… the HR Minion. Because even minions have opinions. And giggles.

Who do you want to be tomorrow?

This week I have been thinking about career transitions. You know, where you spend 5-10 years in one field, like finance, and then do a 180 and start your own non-profit. Or you work as a nurse and then go into Pharmaceutical sales. It’s so common it’s become trendy. Adults these days are still asking themselves “what do I want to be when I grow up?” long after establishing their careers. I’m only 31 and I’ve already had two distinct careers: Mortgage Banking and HR. Who knows what I’ll be doing 5-10 years from now?

What brought this to mind was an interesting conversation I had this week with a former co-worker. He had recently made the transition from Call Center Management into HR. It wasn’t easy; it meant going back to school and pretty much starting back at the begining. But hey, HR is totally worth it, right?

Anyway, he wanted advice on how to break out of the more transactional HR position into something strategic. As a minion myself I completely understand. No one goes into HR because they love processing paperwork. After offering up some advice, I thought I might recap and share some of it here. It doesn’t matter if you are going into HR or Underwater Basket Weaving, these are still things to keep in mind to not only help make the transition easier, but to help transition into your new career.

1. Be willing to learn. Whether it is through college classes, seminars, certifications, mentorship, conferences, or even silly little blogs like mine, learn all that you can about your new career/industry. Learning should be a lifelong imperative, career or otherwise.

2. Network, even if you hate it. It’s probably fair to say that most people don’t really enjoy networking. You are putting yourself out there trying to make connections with complete strangers after all. It’s intimidating. You don’t want to come across as desperate, creepy, or annoying. But networking is necessary and important. If you don’t actively network you’ll never know about all the opportunities out there that are never advertised. Not to mention all the great people and professional relationships you will miss out on as well. So smile, walk up to someone new and start a conversation. Or better yet, ask someone you already know and trust to make an introduction for you.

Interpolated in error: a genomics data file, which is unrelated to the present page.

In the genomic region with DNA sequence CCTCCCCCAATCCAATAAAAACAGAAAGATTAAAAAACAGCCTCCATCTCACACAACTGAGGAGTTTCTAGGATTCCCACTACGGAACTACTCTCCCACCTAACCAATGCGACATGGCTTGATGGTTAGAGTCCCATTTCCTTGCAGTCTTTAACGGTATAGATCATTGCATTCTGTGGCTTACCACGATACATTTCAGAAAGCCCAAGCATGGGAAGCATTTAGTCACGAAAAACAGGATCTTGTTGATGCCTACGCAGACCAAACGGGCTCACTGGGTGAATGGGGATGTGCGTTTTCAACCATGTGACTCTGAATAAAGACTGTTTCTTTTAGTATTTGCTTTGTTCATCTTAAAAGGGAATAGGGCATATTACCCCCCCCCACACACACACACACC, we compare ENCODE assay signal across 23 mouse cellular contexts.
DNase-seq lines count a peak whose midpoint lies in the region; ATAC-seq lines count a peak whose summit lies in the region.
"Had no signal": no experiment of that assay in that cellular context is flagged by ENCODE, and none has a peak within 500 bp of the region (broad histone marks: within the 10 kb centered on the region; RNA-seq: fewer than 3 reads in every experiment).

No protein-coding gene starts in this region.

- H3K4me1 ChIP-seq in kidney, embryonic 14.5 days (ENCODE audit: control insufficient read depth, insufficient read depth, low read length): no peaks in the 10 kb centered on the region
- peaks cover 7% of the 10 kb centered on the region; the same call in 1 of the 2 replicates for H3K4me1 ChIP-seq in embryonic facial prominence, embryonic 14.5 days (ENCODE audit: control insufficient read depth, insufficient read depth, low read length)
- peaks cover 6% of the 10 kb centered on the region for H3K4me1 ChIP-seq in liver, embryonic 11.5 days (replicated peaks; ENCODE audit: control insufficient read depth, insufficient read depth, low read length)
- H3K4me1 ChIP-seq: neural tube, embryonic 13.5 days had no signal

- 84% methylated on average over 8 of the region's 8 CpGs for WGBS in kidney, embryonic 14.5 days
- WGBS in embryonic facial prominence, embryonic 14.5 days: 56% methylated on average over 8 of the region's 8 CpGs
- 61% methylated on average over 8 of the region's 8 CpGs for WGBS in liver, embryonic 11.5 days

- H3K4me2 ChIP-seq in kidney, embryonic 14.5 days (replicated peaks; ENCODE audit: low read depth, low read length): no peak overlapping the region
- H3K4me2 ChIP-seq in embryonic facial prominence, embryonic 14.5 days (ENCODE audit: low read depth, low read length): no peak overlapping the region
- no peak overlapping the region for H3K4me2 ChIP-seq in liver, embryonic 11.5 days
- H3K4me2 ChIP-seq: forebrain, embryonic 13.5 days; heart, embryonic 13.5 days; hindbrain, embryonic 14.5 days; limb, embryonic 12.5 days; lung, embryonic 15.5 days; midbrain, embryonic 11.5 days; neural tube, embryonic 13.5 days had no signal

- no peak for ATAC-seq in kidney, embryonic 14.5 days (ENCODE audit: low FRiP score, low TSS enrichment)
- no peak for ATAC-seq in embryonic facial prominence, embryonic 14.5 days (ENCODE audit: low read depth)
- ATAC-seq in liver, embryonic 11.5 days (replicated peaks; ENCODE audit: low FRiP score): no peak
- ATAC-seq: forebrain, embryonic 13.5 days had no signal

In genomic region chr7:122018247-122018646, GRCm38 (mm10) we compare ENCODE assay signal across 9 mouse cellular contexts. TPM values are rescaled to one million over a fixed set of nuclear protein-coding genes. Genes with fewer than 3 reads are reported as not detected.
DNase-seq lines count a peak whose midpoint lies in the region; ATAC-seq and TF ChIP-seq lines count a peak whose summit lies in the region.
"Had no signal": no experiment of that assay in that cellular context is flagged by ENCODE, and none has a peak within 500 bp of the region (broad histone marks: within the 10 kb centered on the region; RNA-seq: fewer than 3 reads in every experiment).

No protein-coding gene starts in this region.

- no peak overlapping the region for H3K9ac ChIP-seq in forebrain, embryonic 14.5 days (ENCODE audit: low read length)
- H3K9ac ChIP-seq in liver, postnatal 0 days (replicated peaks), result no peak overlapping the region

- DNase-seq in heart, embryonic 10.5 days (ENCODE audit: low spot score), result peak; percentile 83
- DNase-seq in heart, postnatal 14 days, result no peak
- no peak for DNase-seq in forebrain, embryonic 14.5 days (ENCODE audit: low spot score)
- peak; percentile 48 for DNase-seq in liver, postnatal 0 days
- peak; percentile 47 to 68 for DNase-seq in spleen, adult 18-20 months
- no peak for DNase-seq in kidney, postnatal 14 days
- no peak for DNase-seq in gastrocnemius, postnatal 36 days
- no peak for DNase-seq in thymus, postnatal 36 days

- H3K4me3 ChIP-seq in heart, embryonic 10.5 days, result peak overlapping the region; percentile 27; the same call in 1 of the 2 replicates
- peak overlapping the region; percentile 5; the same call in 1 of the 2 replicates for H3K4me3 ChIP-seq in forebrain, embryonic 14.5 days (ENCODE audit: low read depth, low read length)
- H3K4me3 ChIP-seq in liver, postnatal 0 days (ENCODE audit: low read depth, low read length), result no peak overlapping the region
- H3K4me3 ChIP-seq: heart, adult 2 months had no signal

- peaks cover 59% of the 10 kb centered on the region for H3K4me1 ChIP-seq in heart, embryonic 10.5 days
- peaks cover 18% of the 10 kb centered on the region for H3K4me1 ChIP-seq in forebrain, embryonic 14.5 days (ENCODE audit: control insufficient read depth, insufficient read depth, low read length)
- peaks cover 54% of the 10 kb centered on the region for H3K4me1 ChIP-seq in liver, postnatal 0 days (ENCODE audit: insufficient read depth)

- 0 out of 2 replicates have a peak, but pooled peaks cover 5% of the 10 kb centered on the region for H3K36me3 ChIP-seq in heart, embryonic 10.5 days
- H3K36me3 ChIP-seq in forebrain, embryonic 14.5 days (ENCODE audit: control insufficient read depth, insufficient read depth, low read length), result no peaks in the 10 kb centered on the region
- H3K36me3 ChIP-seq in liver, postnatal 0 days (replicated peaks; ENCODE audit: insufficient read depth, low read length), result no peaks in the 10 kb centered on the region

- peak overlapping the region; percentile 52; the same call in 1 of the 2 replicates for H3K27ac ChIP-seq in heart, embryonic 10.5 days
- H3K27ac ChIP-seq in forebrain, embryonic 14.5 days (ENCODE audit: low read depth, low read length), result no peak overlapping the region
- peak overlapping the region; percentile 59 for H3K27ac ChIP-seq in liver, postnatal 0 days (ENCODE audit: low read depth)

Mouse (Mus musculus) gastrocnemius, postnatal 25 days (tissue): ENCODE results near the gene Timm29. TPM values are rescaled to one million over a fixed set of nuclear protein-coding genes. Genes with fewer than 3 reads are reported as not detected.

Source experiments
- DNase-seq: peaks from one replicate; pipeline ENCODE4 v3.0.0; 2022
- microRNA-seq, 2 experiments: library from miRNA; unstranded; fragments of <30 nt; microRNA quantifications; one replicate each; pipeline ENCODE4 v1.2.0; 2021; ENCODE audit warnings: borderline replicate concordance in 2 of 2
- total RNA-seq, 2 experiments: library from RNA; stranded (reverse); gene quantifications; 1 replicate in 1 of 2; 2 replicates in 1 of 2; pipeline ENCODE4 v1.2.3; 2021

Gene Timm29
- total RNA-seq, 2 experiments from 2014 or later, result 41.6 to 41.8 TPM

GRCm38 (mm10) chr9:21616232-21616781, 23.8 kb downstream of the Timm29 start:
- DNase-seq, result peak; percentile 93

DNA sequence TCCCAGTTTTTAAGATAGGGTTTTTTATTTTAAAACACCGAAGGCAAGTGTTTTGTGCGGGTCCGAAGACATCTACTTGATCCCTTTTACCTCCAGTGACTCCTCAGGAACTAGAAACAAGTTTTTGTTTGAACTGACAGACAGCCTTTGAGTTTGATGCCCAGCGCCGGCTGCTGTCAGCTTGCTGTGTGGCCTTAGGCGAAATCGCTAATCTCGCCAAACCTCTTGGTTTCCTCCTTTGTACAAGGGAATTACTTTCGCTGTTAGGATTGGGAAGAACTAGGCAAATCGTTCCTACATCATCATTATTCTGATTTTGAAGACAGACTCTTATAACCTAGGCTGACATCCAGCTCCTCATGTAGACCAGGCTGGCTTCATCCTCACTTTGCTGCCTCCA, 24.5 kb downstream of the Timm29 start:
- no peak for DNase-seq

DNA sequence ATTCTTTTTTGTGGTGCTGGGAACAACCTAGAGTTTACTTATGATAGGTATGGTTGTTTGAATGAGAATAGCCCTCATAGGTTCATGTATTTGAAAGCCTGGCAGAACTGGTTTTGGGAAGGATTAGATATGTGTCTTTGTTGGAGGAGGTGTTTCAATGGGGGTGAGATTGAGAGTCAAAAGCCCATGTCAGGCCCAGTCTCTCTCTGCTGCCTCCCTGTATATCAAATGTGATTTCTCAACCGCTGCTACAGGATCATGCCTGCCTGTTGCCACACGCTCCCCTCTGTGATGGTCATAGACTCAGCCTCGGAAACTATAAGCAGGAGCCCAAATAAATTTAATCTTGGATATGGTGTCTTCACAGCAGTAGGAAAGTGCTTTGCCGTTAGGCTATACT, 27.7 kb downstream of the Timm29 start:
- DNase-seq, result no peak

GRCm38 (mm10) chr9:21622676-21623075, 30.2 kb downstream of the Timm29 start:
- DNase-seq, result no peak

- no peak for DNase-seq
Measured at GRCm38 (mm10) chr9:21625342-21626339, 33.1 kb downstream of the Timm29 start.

3. Join local Industry organizations. Are you leaving corporate America to start a goat cheese farm? I bet there is a local farmer’s market, farmer’s organization, Co-op, or club you can join. And if they have that stuff for goat farmers, they have similar organizations for every other career/industry. You can learn new things AND network at the same time. Bonus!

4. Get involved online. Now, you don’t have to start a blog or get thousands of followers on Twitter to be involved online. But you can start reading related blogs and reach out to the bloggers, join conversations on Twitter or Likedin groups, and participate in online forums/communities. Its still networking and learning, just online.

I bet you’ve picked up on the pattern by now but let me just be clear: No matter the industry or career, if you want to help make your career tranistion successful you need to get out there to learn and build connections. Oh, and one more thing:

5. Embrace your inner minion. Career transitions sometimes mean starting over, all the way at the beginning. That can be hard to accept when you are used to being in a position of senority or management. But the sooner you accept your new minion status, the sooner you can move beyond it and get to the stuff you really want to do.

So accept the minion work gratefully, work hard, learn all you can, build those relationships, and people will soon recognize your awesomeness. You know, do all the stuff you had to do when starting out in your previous career. Welcome to the age of career transitions; Who do you want to be tomorrow?

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